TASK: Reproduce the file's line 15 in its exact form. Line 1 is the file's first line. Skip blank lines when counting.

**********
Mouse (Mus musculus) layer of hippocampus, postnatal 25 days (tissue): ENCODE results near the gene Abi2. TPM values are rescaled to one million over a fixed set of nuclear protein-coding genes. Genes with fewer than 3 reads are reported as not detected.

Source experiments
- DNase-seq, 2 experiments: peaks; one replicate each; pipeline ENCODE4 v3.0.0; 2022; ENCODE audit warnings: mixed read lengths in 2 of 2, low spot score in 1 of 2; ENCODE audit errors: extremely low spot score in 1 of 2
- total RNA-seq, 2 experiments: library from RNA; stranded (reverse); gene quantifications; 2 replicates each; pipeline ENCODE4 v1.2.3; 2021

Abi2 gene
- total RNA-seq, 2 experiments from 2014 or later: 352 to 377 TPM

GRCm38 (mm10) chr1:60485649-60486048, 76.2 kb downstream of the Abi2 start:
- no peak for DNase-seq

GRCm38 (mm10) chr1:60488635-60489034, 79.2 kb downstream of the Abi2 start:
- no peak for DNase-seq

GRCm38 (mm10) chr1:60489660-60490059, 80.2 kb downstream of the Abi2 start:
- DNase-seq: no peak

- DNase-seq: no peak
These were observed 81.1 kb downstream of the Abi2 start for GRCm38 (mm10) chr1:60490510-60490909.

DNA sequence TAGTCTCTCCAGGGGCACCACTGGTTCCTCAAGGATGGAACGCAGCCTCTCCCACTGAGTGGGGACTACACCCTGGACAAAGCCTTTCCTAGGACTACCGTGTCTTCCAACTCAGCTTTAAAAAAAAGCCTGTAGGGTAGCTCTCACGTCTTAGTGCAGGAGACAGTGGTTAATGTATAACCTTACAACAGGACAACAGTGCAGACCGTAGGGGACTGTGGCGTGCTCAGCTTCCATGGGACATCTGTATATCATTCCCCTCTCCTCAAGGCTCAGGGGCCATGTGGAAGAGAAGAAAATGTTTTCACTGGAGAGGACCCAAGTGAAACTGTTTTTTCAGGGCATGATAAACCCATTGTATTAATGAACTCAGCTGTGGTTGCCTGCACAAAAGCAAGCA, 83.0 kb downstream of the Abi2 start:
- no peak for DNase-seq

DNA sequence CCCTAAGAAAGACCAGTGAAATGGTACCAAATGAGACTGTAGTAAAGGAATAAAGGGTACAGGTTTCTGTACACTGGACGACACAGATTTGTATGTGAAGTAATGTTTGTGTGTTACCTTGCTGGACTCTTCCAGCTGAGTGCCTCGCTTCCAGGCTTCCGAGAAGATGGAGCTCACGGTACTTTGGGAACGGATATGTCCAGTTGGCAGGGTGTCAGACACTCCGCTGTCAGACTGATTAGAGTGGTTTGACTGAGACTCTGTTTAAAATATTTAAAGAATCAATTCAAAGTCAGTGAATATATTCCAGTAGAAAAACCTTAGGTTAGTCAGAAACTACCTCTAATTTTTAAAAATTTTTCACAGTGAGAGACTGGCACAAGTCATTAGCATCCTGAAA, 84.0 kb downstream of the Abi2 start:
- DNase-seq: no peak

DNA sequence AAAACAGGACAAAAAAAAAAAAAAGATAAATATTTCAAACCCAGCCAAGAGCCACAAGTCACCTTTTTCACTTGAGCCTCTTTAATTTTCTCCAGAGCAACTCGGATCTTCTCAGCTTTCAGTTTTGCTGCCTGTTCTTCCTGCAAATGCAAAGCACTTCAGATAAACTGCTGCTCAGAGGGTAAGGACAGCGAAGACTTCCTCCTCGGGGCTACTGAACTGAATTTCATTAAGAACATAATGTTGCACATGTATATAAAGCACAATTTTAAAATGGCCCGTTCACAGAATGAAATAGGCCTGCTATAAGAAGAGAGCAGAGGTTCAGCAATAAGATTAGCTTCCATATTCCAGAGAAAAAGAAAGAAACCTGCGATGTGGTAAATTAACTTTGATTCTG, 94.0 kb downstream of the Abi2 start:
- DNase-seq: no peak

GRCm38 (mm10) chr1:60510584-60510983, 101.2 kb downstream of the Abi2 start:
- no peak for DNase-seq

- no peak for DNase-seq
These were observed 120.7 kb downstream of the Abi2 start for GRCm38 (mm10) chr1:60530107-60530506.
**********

DNA sequence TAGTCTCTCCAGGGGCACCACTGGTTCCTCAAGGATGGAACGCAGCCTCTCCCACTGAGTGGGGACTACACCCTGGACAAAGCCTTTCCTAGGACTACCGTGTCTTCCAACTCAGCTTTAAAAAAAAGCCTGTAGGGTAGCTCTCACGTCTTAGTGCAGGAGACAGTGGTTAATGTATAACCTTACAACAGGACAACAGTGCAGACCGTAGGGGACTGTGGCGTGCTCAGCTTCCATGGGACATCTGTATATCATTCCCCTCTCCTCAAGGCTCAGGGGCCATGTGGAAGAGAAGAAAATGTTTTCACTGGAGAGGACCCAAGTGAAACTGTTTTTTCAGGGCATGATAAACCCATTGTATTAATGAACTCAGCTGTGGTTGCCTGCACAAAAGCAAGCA, 83.0 kb downstream of the Abi2 start: